Production demands can often be met in-house; however, in some circumstances, it makes sense to outsource manufacturing to an outside expert. Outsourcing is a viable option when specialist skills or processes are required but a business doesn’t possess the necessary tools, equipment, or expertise to deliver outstanding results, or it can be part of a long-term business strategy to cut costs and increase profits.
At Hone-All, we have the knowledge, skills, and expertise to tackle complex projects in a range of sectors. As a family-run business that prides itself on teamwork, collaboration, and communication, we’re not constrained by muted ambition; instead, we invest in our teams and technology to ensure the highest quality service for our customers in diverse areas of industry, from aerospace and pharmaceuticals to defence and motorsport.
In the 2020-2021 season, the global audience watching Formula 1 reached 433 million viewers, making it one of the world’s most popular sports. Yet few people realise that each F1 car is constructed from an astounding 80,000 separate components, making each vehicle a compressed 720kg package of hydraulic systems, mechanical devices, carbon, tyres, and fuel!
Deep hole drilling is a machining process in which holes are created up to ten times deeper than the hole diameter. Suitable for a range of metals, including the strongest of superalloys, deep hole drilling is used in many fields, including oil and gas generation, aerospace, mould-making, and heavy industry.
When you contract your precision machining project to a specialist, you’ll want the process to run as smoothly as possible. To eliminate the risk of problems and to maximise the likelihood that your deadline will be met, you should provide the precision engineer with some important information at the earliest opportunity. This will enable both parties to share a common vision for the project, with any potential issues identified and resolved before fabrication begins.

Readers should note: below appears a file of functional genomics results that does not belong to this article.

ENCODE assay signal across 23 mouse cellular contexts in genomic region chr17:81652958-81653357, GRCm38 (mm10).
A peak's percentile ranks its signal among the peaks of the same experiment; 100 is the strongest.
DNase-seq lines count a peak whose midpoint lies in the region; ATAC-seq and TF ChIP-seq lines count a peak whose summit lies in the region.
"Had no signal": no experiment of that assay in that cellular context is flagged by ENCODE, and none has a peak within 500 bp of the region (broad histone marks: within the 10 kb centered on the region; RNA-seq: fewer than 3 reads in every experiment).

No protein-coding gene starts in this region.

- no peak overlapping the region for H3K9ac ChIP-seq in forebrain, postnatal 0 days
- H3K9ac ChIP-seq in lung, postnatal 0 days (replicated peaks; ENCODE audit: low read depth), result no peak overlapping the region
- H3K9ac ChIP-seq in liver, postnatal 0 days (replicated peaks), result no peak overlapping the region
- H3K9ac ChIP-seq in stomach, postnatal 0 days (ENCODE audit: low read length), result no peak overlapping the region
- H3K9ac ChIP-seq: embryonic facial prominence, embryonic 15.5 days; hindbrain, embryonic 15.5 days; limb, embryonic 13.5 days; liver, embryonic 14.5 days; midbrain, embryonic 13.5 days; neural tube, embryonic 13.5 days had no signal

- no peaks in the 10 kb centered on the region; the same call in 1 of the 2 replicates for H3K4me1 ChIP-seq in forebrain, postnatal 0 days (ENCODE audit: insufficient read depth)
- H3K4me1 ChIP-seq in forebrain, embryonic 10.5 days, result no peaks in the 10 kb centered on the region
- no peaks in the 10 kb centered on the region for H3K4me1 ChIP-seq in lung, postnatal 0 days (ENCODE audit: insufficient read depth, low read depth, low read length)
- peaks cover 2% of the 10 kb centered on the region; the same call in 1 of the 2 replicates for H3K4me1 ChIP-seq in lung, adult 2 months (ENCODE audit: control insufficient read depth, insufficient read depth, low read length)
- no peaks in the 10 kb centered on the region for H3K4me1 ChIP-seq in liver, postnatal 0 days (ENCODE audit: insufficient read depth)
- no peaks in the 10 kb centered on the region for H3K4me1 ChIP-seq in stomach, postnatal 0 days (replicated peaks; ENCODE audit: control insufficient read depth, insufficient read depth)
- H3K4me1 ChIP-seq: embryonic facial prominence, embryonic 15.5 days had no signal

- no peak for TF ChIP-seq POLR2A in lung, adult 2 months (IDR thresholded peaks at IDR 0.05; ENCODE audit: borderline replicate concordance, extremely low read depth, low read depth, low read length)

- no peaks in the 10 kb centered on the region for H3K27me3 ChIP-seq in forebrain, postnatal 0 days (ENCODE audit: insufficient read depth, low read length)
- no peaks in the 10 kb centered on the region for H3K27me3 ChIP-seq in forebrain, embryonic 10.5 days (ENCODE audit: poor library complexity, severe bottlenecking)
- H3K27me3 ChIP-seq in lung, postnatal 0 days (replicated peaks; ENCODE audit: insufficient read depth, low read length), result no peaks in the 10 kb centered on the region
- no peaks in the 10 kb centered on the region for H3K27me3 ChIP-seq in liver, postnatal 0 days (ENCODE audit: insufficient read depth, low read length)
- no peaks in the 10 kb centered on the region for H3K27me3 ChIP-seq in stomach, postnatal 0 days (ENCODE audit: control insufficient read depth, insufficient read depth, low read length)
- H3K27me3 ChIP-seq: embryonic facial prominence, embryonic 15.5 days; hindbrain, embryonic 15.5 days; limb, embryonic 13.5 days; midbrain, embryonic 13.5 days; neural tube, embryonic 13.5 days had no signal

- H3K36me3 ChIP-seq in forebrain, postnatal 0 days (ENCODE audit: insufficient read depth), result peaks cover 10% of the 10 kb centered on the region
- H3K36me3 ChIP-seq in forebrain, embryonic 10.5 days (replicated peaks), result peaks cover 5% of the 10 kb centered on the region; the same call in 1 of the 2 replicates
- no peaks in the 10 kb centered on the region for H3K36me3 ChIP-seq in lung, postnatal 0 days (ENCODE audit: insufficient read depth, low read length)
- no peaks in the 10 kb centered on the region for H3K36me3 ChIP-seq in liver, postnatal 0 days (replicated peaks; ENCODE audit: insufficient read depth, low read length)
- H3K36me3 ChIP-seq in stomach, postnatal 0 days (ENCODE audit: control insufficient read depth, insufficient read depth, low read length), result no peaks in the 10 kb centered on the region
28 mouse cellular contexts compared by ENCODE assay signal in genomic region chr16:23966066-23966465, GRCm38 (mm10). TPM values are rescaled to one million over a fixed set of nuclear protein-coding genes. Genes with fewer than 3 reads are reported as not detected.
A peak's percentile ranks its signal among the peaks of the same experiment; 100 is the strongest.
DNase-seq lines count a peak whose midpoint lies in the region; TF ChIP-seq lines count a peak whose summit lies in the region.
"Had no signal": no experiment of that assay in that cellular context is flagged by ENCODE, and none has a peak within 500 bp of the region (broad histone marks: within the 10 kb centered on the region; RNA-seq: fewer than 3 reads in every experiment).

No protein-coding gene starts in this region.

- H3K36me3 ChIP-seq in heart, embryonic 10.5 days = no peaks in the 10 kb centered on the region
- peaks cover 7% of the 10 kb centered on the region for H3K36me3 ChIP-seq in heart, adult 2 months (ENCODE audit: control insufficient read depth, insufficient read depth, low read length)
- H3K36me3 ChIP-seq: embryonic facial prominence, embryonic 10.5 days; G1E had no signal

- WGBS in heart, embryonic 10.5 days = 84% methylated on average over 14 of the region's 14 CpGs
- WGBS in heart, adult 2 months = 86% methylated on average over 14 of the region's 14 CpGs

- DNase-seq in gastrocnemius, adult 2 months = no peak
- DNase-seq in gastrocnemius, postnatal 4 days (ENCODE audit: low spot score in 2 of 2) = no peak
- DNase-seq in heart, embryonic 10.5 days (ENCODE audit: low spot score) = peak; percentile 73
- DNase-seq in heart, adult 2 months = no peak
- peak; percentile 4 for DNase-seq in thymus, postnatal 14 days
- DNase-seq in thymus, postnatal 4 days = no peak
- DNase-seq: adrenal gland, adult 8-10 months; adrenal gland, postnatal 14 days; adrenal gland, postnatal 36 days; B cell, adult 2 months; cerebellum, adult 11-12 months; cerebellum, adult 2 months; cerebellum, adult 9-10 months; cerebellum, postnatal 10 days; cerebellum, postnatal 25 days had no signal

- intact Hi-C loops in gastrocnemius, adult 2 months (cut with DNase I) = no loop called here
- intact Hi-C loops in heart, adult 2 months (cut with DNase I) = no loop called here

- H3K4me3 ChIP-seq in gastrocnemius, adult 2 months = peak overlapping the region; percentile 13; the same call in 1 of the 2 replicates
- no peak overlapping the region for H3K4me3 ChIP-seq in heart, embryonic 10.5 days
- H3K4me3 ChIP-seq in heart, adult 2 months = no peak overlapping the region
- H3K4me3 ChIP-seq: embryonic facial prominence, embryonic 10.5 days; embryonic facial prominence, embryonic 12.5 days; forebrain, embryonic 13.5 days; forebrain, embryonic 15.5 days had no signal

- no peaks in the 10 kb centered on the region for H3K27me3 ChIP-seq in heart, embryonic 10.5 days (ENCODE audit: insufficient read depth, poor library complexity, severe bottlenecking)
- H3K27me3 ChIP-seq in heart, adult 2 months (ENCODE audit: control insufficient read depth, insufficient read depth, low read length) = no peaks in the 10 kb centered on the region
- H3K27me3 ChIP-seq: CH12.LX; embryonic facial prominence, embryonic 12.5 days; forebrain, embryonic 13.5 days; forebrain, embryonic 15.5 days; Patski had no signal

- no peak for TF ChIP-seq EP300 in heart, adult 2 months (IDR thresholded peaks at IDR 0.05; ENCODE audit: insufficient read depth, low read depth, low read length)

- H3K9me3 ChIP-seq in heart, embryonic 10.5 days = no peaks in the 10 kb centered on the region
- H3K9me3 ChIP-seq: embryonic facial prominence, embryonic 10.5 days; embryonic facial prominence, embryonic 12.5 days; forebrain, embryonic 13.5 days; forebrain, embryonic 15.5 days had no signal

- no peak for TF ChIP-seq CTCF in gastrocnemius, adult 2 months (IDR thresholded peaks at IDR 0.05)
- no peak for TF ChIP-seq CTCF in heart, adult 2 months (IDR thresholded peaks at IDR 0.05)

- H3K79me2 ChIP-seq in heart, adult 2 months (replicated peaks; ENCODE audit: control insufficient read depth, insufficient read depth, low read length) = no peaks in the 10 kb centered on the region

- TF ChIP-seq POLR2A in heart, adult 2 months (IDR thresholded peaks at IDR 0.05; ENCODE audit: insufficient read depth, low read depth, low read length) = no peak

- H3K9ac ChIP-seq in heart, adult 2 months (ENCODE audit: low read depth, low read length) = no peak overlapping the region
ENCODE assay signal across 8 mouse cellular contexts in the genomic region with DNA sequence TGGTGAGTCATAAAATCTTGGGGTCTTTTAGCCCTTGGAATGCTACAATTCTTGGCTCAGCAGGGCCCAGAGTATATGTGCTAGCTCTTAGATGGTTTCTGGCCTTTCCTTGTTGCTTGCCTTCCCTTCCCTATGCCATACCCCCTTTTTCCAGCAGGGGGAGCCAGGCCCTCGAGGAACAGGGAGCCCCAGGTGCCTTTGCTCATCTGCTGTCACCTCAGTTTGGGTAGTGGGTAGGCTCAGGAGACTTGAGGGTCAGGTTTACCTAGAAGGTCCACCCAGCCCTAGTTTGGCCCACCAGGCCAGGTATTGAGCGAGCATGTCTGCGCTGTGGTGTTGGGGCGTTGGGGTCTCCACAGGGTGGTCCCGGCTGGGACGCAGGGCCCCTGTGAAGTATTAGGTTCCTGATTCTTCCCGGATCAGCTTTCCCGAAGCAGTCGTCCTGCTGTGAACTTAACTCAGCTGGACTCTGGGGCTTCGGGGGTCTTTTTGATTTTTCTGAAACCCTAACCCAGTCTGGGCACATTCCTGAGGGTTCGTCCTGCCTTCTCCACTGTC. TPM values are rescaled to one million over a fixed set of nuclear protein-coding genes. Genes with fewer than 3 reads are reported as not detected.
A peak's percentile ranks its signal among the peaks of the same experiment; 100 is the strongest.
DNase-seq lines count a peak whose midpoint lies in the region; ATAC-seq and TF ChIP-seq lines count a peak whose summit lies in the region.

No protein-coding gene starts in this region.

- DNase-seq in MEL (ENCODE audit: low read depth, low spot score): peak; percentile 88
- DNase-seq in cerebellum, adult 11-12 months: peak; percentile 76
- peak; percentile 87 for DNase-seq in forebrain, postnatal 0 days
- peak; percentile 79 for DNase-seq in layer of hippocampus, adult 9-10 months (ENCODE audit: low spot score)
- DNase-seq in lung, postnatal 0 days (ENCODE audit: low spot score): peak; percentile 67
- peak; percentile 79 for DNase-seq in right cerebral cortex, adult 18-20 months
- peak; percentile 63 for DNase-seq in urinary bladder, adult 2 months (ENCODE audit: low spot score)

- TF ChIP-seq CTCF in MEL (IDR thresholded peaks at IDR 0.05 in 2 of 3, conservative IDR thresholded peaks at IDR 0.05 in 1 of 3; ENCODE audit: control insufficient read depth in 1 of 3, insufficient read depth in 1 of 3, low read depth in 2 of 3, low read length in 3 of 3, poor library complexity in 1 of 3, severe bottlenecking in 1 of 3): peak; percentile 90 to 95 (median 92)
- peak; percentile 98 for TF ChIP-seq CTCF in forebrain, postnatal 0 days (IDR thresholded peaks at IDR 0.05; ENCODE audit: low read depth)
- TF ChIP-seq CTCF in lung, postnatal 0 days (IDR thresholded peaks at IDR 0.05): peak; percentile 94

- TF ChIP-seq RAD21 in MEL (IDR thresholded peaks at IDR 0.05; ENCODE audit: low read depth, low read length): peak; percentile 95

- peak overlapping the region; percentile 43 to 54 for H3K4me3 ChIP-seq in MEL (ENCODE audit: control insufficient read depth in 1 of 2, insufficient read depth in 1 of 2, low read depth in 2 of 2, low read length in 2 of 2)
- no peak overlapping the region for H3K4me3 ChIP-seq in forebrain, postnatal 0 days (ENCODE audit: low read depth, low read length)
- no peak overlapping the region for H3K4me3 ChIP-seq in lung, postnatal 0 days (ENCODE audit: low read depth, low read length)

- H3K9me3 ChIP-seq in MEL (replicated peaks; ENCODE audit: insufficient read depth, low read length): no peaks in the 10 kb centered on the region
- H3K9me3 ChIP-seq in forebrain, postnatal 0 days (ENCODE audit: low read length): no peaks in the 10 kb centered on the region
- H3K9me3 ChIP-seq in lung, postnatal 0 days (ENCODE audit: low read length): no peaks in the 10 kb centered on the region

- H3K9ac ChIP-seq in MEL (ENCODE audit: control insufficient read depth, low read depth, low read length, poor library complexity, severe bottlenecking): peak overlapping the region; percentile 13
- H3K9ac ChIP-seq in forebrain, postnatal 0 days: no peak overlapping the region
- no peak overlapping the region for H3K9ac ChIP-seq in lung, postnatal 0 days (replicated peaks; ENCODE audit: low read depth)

In this guide, we’ll outline the information you should provide to your CNC machining specialist and explain what to do if you don’t have it to hand.
Precision engineering methods have been at the heart of manufacturing for nearly 200 years, since the first mills were designed to offer a faster, more cost-effective way to create new products. This ‘Sustainable Revolution’ is witnessing a shift towards cleaner, renewable energy sources across the manufacturing sector, such as solar, wind, hydroelectric, and geothermal power.
A wide range of materials are used in CNC machining, making it one of the most versatile methods in modern precision manufacturing. Most metals are compatible with CNC machining, alongside several plastics and polymers, and even certain foams. Your choice of material hinges on the purpose of the component, the environment in which it will be used, it’s stress load, and your production budget.
Precision engineering is now one of the most widely used techniques in manufacturing, responsible for manufacturing the majority of everyday items, alongside specialist and precision components used in engines, pumps, and machinery.
The pandemic has been tough on the Aerospace industry, though it today wouldn't exist without outsourced, precision-engineered components. Unlike most land vehicles, almost no modern aircraft are designed, constructed, and tested entirely in-house. Due to the sheer number and diversity of disparate aeroplane, spacecraft, satellite, and helicopter components, aerospace manufacturing typically relies on a scattered production chain of outsourced commissions, to design and build each separate part to fit a grand overall plan.
Whether you're manufacturing cylinders for use in engines, hydraulic systems, or industrial machinery, it's crucial to make sure that they are reliable, function smoothly, and stand the test of time. That means ensuring that their surfaces are honed. In this article, we'll examine how honing is used in cylinder manufacturing and who you can turn to for help with the process.